A Taylor Acoustic Guitar (Public Domain image)

Many beginning guitarists have trouble with achieving a correct guitar left hand position. Later on, this can be a significant roadblock in a guitarist's progress. Working to get a correct guitar left hand position now can make life much easier when you get a little more advanced.

Most guitarists switch back and forth between two guitar left hand positions. Which one you choose depends on what you're playing, the shape of your neck, whether your standing or sitting, and other factors. You can choose between the "thumb-over" or the "classical" position. The thumb-over left hand position is useful for blues and rock lead guitar which relies heavily on note-bending. This guitar left hand position can also make some chords easier to achieve. This is the position that feels most natural for many beginners. To use it, place your hand on the neck with the thumb sticking up above the top side. The lower knuckles of your fingers, on the top part of your palm, can rest on the neck. This lets you use a great deal of muscle for bending notes, minimizes the number of frets you have accessible because the fingers can't stretch as far.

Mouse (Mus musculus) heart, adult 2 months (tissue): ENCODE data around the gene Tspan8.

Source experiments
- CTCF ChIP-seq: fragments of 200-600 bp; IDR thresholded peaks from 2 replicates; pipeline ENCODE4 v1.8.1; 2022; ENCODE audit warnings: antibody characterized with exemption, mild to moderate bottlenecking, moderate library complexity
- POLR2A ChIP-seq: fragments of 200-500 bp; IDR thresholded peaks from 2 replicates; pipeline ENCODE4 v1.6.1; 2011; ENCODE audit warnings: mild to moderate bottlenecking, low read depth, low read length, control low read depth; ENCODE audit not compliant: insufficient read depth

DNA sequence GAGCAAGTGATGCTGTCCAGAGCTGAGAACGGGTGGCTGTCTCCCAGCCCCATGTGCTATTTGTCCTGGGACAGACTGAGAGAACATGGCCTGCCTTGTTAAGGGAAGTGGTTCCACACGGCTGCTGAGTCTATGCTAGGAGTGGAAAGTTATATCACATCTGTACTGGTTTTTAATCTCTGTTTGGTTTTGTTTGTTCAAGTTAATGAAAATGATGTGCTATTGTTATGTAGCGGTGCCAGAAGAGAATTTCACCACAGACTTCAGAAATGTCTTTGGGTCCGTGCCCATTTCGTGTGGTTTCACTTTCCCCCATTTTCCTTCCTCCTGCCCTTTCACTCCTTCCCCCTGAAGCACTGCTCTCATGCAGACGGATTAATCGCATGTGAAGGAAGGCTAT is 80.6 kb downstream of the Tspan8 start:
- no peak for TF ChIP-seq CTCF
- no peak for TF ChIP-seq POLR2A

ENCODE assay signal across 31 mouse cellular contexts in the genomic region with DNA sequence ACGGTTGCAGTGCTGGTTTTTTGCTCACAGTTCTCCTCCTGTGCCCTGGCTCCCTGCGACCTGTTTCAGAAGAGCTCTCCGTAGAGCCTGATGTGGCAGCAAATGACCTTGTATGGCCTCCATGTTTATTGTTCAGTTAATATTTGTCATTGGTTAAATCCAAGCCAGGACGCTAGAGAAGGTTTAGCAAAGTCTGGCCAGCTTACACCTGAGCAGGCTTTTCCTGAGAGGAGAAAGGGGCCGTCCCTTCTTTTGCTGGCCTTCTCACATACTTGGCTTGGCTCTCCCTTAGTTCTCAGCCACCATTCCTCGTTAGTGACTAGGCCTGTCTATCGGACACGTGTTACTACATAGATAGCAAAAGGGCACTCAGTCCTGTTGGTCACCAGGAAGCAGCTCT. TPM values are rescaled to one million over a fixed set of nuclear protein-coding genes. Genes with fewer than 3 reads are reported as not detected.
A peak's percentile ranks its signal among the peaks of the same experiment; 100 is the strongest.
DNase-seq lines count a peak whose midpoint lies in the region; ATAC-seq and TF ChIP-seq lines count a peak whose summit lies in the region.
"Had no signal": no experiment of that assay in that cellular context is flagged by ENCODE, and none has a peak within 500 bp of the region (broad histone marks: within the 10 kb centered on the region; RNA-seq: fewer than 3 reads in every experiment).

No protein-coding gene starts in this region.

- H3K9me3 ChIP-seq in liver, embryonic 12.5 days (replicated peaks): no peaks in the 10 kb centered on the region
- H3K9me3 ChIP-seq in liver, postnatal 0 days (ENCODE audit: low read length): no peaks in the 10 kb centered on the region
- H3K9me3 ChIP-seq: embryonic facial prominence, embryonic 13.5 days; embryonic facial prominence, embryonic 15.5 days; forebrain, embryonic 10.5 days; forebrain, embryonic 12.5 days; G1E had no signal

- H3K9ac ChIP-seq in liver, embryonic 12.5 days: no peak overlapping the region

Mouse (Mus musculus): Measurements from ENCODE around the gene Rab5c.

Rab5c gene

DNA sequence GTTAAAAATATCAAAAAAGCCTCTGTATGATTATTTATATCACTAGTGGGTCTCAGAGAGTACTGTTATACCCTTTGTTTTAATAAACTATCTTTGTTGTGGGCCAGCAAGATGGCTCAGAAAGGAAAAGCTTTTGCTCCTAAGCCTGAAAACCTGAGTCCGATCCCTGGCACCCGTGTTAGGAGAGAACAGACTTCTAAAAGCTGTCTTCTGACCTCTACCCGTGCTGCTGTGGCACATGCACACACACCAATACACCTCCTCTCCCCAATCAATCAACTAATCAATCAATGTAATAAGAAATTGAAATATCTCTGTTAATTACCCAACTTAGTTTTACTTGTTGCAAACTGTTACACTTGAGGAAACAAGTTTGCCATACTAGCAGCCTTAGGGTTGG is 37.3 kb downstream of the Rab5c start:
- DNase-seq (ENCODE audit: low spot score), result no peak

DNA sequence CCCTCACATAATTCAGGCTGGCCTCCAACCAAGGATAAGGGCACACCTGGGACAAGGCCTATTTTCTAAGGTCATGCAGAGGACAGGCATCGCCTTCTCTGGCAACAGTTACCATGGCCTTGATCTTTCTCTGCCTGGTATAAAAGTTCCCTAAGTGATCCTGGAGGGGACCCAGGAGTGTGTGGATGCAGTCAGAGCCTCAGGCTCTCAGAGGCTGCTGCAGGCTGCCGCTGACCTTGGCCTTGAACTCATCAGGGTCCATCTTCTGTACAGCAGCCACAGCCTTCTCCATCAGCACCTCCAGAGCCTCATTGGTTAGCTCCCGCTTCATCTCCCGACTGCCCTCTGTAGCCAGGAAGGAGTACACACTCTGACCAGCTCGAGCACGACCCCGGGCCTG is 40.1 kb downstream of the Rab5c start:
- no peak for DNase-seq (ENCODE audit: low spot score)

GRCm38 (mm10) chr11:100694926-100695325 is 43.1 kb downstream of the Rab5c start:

For the classical guitar left hand position, the tip of the thumb should be at about the middle of the back of the neck. The palm should not be in contact with the neck and the knuckles should be parrallel to the bottom edge. The fingers should be roughly parallel to the frets and should be arched over the fingerboard; not flat. This guitar left hand position may feel awkward to many beginners, but it is preferred for fast technical passages and anything requiring a wide reach. This is especially useful for classical and heavy metal "shredding" styles. Failure to master this guitar left hand position early could greatly impede your technical progress down the road.

Regardless of which guitar left hand position you choose for a passage, their should never be unnecessary tension in the hand. One common mistake is to use too much pressure on the strings to fret a note. It doesn't take a great deal of pressure for a fret to stop a string. It's also good to avoid contorting the thumb into unnatural positions when playing barre chords or chords with a wide stretch. These sources of extra tension may not seem like a big deal for now, but they can cause problems in the long run.

You should start practicing correct guitar left hand positions as soon as possible. In the beginning you may find yourself slipping back into more comfortable positions, but if you catch them now it will pay off further down the line.